A night on the town is supposed to be a time to let loose with friends and wind down after a stressful week.
The Granville Strip in downtown Vancouver might seem like a perfect place to do just that, with a concentration of bars and clubs conveniently located within blocks of each other.
But the nightlife hotspot also has a dark side, as streets crowded with intoxicated people can make certain groups of people vulnerable.
On Saturday night, CBC reporter David Horemans joined Good Night Out Vancouver's newly-minted Nightlife Street Team, a volunteer group that watches out for people leaving bars in the entertainment district.
It didn't turn out to be the assignment Horemans expected.
"I expected it to be a bit crazy. I know it's a very intense kind of neigbourhood," said Horemans, who has reported from Sri Lanka and the Middle East.
"But it was completely and utterly worse."
Horemans said he expected to see groups of intoxicated friends spilling out onto the streets. But he was surprised to see some people who seemed completely isolated.
"As the night went on, I kind of saw a lot of people that were on their own," he said.
"As we went along on the patrol, we found this young gentleman, just literally passed out on a bench, head on his knees, and no one was paying attention to him."
At several points in the night, young men came up behind the people behind interviewed, making gestures or jeering at the camera.
"I think a lot of the behaviours down here are quite masculine and quite alcohol fuelled, and those can make people feel unsafe for a variety of reasons," said organizer Stacey Forrester, who continued to answer interview questions despite frequent interruptions.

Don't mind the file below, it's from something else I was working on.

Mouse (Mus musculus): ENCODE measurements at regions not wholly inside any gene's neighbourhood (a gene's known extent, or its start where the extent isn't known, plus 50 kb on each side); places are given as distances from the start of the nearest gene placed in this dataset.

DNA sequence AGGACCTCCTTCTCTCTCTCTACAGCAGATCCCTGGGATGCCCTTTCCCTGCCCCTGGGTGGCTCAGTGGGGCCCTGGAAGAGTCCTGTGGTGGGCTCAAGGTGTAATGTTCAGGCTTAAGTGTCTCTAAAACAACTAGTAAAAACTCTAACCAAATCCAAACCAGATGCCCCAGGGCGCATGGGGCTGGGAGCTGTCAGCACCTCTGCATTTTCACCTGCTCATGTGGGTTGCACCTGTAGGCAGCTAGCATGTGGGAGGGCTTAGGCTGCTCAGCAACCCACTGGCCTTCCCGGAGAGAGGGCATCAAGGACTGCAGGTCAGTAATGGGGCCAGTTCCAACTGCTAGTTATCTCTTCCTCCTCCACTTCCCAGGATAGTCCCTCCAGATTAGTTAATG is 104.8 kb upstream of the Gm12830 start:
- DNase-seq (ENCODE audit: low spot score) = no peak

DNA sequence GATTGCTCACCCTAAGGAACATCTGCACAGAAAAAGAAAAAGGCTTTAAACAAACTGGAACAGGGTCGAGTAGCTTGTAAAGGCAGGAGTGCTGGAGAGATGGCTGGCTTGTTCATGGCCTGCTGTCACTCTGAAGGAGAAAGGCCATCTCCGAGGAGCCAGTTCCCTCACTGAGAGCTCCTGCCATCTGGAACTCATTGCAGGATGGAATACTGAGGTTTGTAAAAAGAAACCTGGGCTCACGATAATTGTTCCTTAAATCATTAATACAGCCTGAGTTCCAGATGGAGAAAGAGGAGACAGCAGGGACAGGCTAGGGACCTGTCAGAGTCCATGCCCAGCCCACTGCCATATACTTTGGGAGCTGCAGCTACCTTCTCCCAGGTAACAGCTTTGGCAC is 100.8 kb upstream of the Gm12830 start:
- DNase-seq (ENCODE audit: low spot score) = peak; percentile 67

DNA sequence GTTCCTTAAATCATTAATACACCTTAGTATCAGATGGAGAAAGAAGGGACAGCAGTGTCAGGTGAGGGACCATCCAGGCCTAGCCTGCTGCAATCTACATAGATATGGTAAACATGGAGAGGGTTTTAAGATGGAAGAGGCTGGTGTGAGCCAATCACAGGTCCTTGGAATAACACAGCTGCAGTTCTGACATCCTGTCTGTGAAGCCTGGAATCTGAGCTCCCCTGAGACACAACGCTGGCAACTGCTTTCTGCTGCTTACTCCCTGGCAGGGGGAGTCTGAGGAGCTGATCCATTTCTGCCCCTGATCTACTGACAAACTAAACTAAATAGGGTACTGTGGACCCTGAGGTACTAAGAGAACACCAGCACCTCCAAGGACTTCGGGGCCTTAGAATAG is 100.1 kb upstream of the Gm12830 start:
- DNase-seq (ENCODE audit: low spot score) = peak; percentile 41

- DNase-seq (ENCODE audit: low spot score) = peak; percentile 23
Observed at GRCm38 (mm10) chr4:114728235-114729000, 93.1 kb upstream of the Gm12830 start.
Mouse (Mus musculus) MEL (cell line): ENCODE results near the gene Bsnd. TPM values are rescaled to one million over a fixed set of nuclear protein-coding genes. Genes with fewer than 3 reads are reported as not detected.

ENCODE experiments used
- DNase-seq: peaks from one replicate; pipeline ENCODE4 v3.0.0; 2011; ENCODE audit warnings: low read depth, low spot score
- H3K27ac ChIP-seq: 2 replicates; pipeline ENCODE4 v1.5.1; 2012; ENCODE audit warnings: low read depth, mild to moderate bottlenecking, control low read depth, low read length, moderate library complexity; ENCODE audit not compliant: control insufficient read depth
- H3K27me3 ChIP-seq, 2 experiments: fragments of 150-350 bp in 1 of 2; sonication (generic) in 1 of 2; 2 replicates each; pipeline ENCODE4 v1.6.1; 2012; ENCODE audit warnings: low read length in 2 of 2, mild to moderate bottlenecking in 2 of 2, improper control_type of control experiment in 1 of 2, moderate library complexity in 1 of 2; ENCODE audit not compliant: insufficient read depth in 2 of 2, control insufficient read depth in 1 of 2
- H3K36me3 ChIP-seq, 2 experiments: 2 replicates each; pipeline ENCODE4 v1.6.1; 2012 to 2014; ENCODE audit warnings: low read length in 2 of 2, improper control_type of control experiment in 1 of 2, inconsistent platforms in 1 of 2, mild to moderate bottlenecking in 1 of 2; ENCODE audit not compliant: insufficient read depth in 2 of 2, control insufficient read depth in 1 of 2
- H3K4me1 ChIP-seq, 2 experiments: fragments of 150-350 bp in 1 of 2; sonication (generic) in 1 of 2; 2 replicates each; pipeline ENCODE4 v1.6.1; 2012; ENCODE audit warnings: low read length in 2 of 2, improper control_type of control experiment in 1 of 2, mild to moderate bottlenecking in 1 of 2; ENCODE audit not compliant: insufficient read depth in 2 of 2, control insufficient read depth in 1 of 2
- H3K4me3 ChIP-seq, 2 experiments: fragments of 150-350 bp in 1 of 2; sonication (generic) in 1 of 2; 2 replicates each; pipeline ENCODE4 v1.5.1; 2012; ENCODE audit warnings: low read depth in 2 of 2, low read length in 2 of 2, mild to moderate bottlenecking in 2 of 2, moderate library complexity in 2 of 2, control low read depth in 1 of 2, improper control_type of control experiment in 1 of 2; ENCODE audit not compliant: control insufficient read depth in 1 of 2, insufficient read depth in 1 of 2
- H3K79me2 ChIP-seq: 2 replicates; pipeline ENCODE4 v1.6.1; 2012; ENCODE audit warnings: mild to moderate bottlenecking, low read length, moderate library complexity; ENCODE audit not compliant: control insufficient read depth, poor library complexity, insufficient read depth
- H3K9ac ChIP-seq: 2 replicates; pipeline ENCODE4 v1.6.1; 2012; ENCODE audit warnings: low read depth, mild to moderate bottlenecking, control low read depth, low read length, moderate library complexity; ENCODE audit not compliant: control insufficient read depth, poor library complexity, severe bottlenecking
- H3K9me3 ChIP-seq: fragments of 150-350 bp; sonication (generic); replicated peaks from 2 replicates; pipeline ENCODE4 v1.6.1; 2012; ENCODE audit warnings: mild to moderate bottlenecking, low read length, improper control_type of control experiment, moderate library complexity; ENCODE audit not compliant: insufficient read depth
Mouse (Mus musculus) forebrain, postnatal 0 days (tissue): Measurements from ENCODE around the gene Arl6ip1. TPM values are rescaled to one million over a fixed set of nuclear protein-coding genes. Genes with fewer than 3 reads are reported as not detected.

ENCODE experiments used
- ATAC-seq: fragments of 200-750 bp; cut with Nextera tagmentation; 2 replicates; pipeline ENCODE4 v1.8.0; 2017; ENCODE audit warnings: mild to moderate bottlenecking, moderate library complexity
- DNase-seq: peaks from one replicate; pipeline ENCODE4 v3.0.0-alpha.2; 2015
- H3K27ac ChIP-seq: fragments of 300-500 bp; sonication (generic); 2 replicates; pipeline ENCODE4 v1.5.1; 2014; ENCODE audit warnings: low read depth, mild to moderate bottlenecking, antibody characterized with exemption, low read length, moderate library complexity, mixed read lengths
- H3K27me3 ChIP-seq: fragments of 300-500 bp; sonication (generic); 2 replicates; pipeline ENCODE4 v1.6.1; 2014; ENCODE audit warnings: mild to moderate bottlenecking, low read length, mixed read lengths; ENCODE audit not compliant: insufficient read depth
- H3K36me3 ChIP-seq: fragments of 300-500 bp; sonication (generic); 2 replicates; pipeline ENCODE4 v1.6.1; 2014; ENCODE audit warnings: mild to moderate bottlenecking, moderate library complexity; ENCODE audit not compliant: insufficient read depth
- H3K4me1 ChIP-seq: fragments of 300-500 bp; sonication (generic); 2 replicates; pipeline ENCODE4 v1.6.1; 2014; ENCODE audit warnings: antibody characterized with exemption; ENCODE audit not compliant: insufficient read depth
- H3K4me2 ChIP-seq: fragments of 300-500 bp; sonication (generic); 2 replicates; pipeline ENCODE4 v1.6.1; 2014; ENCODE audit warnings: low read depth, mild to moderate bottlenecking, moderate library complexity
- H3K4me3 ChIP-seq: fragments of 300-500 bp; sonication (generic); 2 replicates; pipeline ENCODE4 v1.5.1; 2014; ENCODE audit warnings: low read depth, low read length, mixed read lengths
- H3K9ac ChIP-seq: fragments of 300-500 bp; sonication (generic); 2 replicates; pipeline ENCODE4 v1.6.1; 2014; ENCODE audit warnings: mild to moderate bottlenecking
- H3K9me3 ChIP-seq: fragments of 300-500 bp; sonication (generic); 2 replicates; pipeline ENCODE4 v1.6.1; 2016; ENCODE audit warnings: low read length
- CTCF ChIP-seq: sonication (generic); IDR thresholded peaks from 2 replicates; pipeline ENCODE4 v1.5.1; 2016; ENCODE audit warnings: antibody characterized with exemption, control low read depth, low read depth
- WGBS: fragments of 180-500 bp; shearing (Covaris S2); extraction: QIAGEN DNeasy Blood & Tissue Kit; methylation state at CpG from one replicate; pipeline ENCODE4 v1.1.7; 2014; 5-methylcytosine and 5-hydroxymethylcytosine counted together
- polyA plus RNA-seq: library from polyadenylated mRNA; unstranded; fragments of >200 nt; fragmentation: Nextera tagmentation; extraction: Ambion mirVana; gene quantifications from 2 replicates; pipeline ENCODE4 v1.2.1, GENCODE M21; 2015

At one point, while Horemans interviewed three women, a man approached from the left hand side and began speaking to them, asking that they come home with him.
"He was very very persistent, and as I'm reaching with my left hand, because I need both hands on the camera, I realize he's in my pocket. We had to stop the interview and move it closer to the police," said Horemans, who asked the man to leave several times.
"Between all of us, we've all been harassed," said one of the women after the man left.
"The stats [for assault on women] are very, very high. And that's why women's safety is really a big issue."
Many women interviewed described the precautions they take when going out with friends — some had code words they would text if they were in trouble, and buddy systems to keep track of their group throughout the night.
But many women also described the difficulties they had getting home.
"They said their biggest fear wasn't the strip, that they could manage it. They said their biggest fear was getting home at night with few cabs and no transit," said Horemans.
"That part of the night, three o'clock in the morning when you're leaving, that's the most dangerous."
Horemans said that at some points in the night he found himself worried for his own safety.
"As I was shooting something with my still camera, a woman came up behind me and tried to grab my large camera off my shoulders and run. This was not normal behaviour that I've ever encountered as a camera person."
"If somebody's willing to try and rob me, and I'm sober. I'm at work. I'm a camera person, who is strong, alert and trained — I can't imagine what could happen to someone who is vulnerable and alone."
With files from David Horemans